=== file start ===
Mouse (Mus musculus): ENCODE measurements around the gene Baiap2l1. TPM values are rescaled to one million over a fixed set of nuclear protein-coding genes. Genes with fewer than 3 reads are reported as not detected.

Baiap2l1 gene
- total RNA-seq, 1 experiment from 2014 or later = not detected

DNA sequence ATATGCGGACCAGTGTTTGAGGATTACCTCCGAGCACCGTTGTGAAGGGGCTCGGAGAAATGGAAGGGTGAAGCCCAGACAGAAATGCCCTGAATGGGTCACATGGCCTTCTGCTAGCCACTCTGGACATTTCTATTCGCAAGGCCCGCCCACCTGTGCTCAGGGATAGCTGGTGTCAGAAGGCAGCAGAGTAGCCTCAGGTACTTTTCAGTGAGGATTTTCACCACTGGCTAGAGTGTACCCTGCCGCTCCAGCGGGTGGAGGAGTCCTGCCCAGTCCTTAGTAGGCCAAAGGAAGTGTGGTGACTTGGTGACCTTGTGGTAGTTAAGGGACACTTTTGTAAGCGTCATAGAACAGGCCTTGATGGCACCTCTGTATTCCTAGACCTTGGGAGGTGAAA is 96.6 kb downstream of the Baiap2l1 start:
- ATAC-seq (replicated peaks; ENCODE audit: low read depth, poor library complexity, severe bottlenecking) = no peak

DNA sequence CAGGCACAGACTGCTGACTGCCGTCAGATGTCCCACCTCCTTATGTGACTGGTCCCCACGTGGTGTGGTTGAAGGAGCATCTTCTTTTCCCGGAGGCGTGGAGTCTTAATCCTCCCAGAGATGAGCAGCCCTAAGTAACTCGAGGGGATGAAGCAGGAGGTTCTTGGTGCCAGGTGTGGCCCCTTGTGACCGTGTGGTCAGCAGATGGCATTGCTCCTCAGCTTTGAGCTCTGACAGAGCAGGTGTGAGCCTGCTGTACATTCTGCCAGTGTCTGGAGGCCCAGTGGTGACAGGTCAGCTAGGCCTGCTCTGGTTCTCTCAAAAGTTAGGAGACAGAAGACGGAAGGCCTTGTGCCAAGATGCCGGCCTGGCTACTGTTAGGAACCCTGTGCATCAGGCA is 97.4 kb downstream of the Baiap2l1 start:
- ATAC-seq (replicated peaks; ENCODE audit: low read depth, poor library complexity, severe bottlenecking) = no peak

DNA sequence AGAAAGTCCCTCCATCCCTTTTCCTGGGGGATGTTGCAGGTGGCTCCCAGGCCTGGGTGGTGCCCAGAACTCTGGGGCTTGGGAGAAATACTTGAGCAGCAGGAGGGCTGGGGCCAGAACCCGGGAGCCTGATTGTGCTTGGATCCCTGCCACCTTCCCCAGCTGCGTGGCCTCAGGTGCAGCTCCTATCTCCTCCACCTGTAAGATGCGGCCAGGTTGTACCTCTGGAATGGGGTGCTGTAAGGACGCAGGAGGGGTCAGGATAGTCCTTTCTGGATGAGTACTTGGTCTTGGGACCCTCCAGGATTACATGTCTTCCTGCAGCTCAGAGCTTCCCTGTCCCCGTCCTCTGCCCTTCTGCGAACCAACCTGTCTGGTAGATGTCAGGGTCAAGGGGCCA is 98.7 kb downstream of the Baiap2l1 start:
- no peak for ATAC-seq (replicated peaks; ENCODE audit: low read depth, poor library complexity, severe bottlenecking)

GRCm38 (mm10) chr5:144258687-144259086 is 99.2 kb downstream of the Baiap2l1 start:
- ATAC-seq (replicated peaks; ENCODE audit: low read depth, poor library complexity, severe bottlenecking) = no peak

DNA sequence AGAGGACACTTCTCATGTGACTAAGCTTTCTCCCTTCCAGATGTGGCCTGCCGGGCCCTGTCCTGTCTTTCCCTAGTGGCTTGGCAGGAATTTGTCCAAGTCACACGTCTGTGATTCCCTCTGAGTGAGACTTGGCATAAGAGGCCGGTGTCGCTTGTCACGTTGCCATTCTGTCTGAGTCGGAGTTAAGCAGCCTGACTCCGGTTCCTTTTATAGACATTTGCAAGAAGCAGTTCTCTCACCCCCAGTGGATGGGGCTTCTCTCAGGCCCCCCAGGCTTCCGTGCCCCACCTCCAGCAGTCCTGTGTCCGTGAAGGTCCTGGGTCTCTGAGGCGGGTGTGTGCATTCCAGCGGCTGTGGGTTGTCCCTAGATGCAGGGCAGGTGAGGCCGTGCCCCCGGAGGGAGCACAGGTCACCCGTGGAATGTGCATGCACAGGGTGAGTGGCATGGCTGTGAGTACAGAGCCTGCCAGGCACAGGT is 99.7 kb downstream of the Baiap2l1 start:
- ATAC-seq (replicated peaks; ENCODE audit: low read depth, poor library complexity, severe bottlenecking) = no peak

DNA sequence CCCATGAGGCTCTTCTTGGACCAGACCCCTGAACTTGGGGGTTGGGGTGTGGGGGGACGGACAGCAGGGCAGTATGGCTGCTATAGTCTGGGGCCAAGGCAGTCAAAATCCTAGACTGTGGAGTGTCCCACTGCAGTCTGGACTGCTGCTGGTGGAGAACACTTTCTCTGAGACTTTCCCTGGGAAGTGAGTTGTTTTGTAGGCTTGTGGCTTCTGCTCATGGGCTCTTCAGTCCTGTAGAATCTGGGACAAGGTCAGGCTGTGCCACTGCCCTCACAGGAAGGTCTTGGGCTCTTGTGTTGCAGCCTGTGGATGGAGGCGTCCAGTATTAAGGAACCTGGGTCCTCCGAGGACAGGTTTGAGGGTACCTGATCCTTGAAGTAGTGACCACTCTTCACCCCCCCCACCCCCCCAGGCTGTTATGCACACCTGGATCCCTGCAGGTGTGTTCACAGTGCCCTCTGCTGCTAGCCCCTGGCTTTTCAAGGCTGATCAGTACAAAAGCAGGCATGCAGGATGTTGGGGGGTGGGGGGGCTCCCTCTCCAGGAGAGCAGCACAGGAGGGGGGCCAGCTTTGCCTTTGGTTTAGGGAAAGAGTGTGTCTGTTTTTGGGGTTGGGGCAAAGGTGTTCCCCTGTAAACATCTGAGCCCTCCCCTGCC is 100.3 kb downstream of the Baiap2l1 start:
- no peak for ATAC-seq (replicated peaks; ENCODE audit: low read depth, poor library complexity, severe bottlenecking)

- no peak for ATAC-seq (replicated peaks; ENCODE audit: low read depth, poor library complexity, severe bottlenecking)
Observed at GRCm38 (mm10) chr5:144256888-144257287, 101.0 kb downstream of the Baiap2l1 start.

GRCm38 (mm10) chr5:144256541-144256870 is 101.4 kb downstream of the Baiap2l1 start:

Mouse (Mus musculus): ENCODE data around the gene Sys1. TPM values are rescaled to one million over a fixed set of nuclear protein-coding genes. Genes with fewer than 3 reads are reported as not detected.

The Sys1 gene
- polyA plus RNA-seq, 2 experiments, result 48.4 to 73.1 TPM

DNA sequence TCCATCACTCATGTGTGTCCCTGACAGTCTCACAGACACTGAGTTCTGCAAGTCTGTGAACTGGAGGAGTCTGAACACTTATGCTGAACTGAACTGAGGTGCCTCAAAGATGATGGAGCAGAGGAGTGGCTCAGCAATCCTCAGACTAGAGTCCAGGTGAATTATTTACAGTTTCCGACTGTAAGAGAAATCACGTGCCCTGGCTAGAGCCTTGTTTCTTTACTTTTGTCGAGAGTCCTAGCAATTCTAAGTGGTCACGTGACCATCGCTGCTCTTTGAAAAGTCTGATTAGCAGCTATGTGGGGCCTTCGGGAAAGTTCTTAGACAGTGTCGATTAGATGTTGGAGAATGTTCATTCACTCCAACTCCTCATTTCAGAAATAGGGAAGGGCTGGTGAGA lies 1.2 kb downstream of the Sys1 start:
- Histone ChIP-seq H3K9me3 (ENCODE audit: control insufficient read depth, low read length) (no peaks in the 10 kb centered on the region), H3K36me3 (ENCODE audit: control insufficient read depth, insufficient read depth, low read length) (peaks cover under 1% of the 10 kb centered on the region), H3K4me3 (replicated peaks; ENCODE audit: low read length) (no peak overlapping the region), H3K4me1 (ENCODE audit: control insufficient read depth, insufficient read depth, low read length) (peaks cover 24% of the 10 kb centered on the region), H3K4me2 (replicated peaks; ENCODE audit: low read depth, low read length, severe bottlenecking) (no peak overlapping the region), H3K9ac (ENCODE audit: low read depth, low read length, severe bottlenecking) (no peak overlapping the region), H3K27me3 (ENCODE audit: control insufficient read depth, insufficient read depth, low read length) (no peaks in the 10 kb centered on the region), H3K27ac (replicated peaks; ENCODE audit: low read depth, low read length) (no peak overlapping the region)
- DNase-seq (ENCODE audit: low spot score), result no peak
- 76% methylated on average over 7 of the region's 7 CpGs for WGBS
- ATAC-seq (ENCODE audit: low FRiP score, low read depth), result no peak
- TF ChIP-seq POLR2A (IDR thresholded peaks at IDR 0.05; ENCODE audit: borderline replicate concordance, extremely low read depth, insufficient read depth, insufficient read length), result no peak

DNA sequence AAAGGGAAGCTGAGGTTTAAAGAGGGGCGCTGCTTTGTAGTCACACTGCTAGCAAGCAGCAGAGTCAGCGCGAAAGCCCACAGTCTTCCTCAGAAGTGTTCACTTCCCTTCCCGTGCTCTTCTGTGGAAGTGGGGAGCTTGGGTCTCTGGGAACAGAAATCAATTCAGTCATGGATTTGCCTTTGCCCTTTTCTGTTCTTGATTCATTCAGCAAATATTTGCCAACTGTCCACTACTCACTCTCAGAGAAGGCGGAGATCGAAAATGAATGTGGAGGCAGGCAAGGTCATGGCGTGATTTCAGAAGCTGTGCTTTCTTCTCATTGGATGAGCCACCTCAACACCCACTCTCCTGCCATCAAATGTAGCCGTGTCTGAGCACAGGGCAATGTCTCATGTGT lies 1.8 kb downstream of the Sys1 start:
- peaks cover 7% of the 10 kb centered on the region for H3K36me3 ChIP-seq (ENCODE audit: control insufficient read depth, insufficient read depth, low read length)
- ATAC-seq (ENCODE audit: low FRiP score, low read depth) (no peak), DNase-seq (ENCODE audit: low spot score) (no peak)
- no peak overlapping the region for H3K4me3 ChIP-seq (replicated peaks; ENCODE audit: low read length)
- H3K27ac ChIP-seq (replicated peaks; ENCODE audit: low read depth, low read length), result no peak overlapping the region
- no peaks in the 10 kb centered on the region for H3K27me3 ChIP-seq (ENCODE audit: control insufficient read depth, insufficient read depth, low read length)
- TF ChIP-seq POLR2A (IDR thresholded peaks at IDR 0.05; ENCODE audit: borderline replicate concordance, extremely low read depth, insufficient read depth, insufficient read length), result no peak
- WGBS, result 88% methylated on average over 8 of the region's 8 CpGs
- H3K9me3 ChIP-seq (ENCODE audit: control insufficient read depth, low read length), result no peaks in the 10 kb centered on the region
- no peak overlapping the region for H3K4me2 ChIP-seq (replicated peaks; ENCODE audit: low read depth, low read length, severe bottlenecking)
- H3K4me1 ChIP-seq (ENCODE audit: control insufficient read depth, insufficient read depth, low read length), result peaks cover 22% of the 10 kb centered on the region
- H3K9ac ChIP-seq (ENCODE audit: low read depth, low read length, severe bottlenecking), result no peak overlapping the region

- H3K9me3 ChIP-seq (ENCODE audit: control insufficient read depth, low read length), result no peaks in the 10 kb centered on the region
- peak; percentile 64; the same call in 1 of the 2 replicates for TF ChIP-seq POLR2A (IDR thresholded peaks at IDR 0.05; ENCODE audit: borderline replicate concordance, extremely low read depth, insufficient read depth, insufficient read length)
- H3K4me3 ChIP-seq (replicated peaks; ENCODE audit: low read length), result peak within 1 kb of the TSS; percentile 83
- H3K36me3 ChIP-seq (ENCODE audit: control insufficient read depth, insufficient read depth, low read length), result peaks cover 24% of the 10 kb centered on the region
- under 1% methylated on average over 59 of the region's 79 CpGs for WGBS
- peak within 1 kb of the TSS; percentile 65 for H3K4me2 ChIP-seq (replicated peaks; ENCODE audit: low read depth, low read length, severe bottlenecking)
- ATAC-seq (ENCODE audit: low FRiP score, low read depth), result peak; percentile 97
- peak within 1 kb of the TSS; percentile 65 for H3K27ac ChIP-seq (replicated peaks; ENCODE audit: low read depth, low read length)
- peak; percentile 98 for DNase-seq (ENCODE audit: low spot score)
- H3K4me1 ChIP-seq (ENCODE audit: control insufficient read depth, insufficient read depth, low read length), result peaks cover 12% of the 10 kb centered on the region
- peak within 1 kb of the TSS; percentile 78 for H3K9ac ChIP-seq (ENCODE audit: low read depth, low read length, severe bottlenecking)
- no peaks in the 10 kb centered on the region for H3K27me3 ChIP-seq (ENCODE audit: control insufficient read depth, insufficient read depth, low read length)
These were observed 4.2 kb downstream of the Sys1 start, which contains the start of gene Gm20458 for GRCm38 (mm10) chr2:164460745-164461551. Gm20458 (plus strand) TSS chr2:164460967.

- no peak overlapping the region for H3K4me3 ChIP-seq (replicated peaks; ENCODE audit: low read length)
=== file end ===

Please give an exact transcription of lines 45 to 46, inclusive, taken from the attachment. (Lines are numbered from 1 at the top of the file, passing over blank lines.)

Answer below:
- peak within 1 kb of the TSS; percentile 65 for H3K4me2 ChIP-seq (replicated peaks; ENCODE audit: low read depth, low read length, severe bottlenecking)
- ATAC-seq (ENCODE audit: low FRiP score, low read depth), result peak; percentile 97